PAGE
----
After stalling ahead of the weekend and yesterday near $1.0365, the euro has pushed to almost $1.0420 today, perhaps helped on the margin by a less bad German ZEW survey. The 200-day moving average, which it has not traded above since June 2021, is found near $1.0435 today. The (50%) retracement of this year's losses is found closer to $1.0515.  The intraday momentum indicators are stretched but the positioning adjustment is powerful. Initial support now may be around $1.0380. Sterling is almost a cent firmer but has held just below yesterday's high slightly above $1.1870.  We had targeted $1.20 with the break of $1.1750 but note that the $1.2050 area corresponds to the (50%) retracement of this year's losses. The $1.1800 area may offer the first support.  

America

There are two spreads in the Fed funds futures that we continue to monitor.  The first is the spread between next year's March and June contracts. This is helpful in seeing when the market is pricing in the terminal rate.  It has vacillated between Q1 and Q2.  November 3rd, the day after the Fed met, the implied yield of the June contract was 23 bp higher than the March contract, indicating that the lion's share of a 25 bp hike was expected in Q2. The market has had second thoughts and it is around 14 bp now. Still leaning strongly, but not strongly. The second spread we are monitoring is between the September and December contracts. The implied yield of the December contract is 25 bp below the September contract. This spread reflects strong expectations that the Federal Reserve will cut the target rate in Q4 next year.  

The US reports October producer prices today. It tracks the prices received by US domestic producers. They are important for businesses and economists but less so for the market and Fed policy. Some observers have this quaint idea about prices, that they first rise to producers and then get passed on to consumers--a pipeline theory of prices, if you will.  If a store sees that the costs of future goods are rising, will the owners not mark-up their current inventory to reflect it? Businesses seem more efficient than the pipeline theory suggests for most goods. Yet, remember many of the goods we buy are not raw material or commodity intensive. Sure, pots and pans are. The commodities of internal combustion engine cars may account for around half the manufacturing costs and EVs a bit more. However, the price of a computer, cell phones, televisions, and smart appliances have very little to do with the price of the raw materials. The correlation between monthly changes in consumer and producer prices, even allowing for various lags is not particularly robust.  Although there is a small overlap (producer prices for consumer goods), the baskets are very different. The takeaway is do not expect a significant market reaction to today's report.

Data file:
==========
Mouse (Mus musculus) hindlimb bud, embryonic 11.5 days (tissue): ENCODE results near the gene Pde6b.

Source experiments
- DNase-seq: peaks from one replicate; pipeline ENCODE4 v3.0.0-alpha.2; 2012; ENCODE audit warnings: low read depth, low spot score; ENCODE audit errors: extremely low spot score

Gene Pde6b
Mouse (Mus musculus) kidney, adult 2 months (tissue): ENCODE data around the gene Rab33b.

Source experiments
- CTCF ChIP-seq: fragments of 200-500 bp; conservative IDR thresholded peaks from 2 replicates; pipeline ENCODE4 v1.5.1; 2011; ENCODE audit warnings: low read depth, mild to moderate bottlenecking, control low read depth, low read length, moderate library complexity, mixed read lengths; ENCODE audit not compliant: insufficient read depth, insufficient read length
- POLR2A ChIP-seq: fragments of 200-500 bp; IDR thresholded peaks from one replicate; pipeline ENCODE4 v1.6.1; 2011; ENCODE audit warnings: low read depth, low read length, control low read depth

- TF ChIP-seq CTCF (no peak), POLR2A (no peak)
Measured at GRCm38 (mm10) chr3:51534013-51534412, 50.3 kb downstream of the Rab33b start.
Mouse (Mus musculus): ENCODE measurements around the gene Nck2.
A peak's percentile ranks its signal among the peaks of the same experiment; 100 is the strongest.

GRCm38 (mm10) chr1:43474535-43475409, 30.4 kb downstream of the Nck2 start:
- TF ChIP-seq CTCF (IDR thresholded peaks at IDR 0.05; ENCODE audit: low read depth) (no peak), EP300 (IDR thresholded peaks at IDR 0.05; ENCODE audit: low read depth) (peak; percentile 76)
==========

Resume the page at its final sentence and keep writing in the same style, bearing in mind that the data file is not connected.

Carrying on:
Canada's manufacturing and wholesale sales figures are for September. They might help economists fine tune September and Q3 GDP figures, but the impact on the market is likely minimal.  After growing more than 3% (annualized rate) for the past four quarters, the Canadian economy has downshifted.  The median forecast in Bloomberg's survey is for 1% growth in Q3 (due November 29). Starting with the fourth quarter, economists do not see growth coming close to 1% again until late next year.  The market may be more sensitive to tomorrow's data. It includes existing home sales, which have declined for seven months through September. Canada also reports October CPI figures. The median forecast in Bloomberg's survey sees a 0.8% increase, which given last October’s 0.7% rise, suggests the headline year-over-year rate may edge up to 7.0% from 6.9%. The underlying measures, which the central bank puts more weight on, may rise slightly on average. The swaps market leans toward a 25 bp hike by the Bank of Canada when it meets next on December 7.  There is about a 37% chance a 50 bp hike discounted.  

The US dollar briefly traded above yesterday's high (~CAD1.3315) in Asia but has come off to approach yesterday's low (~CAD1.3240).  The Canadian dollar often seems to lag the other major currencies in a softer US dollar environment. After breaking the neckline of a head and shoulders pattern we have been monitoring at CAD1.35, the greenback has consolidated around halfway to the measuring target near CAD1.30.  A convincing break of the CAD1.32 area suggest it is on its way to the target. After sliding 0.8% against the Mexican peso yesterday to give back the lion's share of its pre-weekend gains, the greenback is practically flat today.  We suspect the issue is still some pressure from unwinding carry trades, but some may link it to Banxico's Deputy Governor suggesting that its monetary policy can decouple from Fed policy. That said, the central bank's next meeting on December 15 is a day after the Fed's meeting concludes and is expected to deliver a 50 bp hike. We see initial resistance near MXN19.40 and support around MXN19.25. Lastly, we note that in Brazil, the new government, which is not in place yet, is considering modifying some of its fiscal ambitions that had been initially floated.  


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Marc Chandler
He has been covering the global capital markets in one fashion or another for more than 30 years, working at economic consulting firms and global investment banks. After 14 years as the global head of currency strategy for Brown Brothers Harriman, Chandler joined Bannockburn Global Forex, as a managing partner and chief markets strategist as of October 1, 2018.